“I’m almost done,” Pops said. “Give me more time, and I can take you.”
Her face already had gone from the window. She had shut it with a loud ‘thud.’ The screen appeared to have stretched even more. In a way, he felt she was still there. Pops took a few more steps down the driveway, away from the green stucco house, to gauge where she might emerge, from the front door or the back. She might be trying to sneak down the driveway. The red wooden gate to the garage was open, and he wasn’t sure. Though, he felt, using his keen observation skills, his giraffe-like gaze, one he had perfected in the Army, he was sure he would catch her in her approach.
Flo sat on the curb. Her bath was next. Pops brushed off his black shorts and watched as the white flakes of the wax wafted toward the wet driveway, and rivulets of water were slowly pulled by gravity, and where his large sandaled feet picked where to stand his ground, ready for his wife when she came out.
Five minutes had passed, five minutes he could have used to finish buffing out the last few streaks of wax. He thought she would have come out by now. If she was patient with him, he was almost sure she’d enjoy the vanilla scent air freshener that he dabbed onto the air vents, and the meticulously vacuumed interior. He had even brushed out the lamb-skin seat covers. Already decided, he planned to head her off at the pass. He dropped the chamois cloth to the ground, then took the white handkerchief in his pocket to dab his neck and forehead. He wanted to be fully prepared to hear all about his shortcomings as a man, who in mom’s opinion, “loved to rub Mercy’s ass” more than hers. Whether that was true or not, Pops had no comment. In an awkward public relation’s response, he said, “I can neither confirm nor deny that fact.”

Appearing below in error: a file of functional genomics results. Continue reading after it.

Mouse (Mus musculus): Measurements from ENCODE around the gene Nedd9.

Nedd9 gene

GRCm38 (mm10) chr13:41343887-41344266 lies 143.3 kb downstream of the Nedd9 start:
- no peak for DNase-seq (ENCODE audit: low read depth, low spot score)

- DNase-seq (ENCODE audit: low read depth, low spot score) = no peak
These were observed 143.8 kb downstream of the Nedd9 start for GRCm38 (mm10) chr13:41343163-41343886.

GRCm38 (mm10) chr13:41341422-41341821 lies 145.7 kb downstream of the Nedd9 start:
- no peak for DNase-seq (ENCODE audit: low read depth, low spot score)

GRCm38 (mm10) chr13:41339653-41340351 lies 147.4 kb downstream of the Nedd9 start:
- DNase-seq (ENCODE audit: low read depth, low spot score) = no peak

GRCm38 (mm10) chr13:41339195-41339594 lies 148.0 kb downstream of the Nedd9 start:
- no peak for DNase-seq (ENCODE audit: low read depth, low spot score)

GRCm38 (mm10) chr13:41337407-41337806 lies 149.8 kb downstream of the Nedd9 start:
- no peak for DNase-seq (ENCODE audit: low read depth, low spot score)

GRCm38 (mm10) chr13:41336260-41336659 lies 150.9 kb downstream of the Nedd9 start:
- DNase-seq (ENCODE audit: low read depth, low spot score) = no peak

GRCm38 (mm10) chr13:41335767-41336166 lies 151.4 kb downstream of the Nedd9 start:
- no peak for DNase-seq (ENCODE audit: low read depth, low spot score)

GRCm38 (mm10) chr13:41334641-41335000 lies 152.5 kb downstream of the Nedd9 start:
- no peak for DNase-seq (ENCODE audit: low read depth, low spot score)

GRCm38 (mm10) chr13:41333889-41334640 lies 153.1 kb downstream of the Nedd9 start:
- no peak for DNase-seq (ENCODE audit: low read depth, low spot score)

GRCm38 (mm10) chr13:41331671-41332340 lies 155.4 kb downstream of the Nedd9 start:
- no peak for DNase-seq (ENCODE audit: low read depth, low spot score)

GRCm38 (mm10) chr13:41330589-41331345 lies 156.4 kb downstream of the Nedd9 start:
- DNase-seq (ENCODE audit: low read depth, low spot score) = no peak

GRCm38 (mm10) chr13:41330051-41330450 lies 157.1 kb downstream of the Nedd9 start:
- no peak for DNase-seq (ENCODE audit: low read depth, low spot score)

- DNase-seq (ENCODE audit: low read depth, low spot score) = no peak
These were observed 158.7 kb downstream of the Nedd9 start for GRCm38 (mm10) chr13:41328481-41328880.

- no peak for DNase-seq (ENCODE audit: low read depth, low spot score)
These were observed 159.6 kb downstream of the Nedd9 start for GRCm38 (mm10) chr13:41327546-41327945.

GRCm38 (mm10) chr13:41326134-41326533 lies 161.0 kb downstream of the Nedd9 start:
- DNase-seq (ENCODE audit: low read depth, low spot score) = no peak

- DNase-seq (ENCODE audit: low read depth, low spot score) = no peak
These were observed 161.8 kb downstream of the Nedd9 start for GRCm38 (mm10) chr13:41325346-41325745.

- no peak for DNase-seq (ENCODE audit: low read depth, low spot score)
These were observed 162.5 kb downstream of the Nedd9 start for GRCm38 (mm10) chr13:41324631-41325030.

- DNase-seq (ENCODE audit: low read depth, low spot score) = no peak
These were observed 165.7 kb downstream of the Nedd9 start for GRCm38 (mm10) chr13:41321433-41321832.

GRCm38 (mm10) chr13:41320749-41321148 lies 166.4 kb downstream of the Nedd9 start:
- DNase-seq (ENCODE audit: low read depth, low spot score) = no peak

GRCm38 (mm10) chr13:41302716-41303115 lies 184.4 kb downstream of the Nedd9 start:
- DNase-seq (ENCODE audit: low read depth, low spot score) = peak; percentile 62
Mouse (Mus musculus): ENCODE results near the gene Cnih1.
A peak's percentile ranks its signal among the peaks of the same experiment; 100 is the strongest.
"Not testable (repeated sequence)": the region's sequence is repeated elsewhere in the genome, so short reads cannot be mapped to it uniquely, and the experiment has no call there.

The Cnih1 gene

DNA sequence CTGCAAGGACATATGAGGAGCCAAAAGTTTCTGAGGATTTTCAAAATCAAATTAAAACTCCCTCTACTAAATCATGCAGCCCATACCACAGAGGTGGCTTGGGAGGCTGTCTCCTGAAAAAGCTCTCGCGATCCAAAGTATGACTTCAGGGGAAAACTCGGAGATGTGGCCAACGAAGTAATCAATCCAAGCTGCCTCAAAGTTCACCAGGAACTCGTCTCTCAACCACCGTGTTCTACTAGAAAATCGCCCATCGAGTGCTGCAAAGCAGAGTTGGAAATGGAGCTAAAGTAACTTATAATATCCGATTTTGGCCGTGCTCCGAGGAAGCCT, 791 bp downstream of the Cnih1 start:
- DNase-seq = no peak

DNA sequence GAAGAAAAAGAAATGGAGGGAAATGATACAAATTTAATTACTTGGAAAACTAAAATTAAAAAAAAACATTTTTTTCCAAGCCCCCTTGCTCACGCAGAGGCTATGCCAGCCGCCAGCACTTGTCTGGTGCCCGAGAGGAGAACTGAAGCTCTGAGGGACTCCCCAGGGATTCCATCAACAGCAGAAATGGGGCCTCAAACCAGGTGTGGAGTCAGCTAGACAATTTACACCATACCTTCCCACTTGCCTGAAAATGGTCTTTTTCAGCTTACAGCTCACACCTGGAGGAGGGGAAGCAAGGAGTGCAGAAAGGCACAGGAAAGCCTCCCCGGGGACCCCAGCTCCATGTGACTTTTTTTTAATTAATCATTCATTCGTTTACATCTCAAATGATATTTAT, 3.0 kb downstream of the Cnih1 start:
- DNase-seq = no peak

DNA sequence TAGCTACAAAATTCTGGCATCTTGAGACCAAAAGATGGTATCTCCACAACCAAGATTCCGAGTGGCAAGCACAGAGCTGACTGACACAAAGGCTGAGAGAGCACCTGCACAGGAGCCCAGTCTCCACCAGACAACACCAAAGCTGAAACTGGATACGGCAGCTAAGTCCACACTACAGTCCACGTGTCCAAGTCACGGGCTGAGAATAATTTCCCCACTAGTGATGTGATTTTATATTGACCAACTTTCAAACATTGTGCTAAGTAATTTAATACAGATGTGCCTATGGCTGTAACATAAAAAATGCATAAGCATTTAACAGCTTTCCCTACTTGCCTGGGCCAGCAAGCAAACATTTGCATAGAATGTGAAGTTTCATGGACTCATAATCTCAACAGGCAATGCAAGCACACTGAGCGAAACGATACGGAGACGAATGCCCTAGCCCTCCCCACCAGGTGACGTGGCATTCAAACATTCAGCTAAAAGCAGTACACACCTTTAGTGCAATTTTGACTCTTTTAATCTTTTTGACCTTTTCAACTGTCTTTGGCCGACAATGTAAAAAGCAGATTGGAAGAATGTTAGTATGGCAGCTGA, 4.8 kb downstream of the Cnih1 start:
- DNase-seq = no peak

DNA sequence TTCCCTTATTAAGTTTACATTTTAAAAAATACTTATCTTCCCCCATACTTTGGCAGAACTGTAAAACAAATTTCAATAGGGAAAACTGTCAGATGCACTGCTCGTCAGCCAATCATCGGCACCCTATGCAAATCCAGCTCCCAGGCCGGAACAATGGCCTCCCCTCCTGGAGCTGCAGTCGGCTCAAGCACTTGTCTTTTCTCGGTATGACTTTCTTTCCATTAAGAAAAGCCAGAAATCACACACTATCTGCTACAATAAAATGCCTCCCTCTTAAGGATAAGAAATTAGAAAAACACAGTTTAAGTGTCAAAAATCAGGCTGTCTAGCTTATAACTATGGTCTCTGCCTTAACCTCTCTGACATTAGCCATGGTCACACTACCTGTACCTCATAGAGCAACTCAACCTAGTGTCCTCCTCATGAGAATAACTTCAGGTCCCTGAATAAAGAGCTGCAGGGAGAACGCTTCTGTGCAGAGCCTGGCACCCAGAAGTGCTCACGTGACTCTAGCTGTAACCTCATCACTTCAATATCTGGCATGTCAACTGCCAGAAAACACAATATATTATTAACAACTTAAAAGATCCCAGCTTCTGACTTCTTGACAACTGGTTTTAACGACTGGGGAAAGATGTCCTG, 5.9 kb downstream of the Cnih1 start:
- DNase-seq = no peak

His wife, my dear mother, took it as an admission of guilt. In his better days, he charmed her into forgetting those shortcomings by buying a box of Church’s Chicken for us kids. Upon entering the front door, he held the ignition key from a keychain that linked a cursive metal cutout of the word, Mercy, ready to drop it into her hand but only as a last resort. While he was scouting the bedroom, he heard the car’s engine start, unmistakably Mercy’s purr, and The Staple Singers heavenly voices boomed from her speakers. He ran from out of the bedroom to the window where they began their late morning exchange. He popped open the window and leaned his tall frame over, craning his bearded face down, to talk through the bubble screen.
Mom rolled down the driver’s side power window. Their silence said enough, and the music spoke for them, the thump of bass and blaring horns: “Oh! Oh! Mercy! (I’ll take you there).” Dark sunglasses might have covered her eyes, but he could still feel the heat coming through them. After a long pause, during which she had gunned the engine several times, she finally said, “Gotcha! I gotchaaaa!” She slipped the gearshift into reverse and held her pinky out from a balled fist to wave it at him. In so many words, the gesture was code for “fuck you very much.” Other couples, their friends, might have had similar ways of communicating on such important topics. Theirs didn’t matter compared to the style with which my parents displayed. This was the closest translation I could come up with in my barely tested high school brain.
She flattened the gas petal to the floor, and the Monte Carlo flew onto the road, bucking as she rolled the gearshift into Drive. By that time, Pops’ enormous frame blocked the front door, conceding the loss. His wife slowed passing Flo, letting him get one last glimpse of her, and her pinky-finger salute. “Damn it, Lupe,” he said, muttering under his breath. Then as he watched his gleaming pride go down the street, he couldn’t help but chuckle. There was nothing he could do or say, except respond in the usual way, when his wife had outdone him. He kept his grin, rubbing a handkerchief on his neck and forehead, getting in the last word: “Mercy!”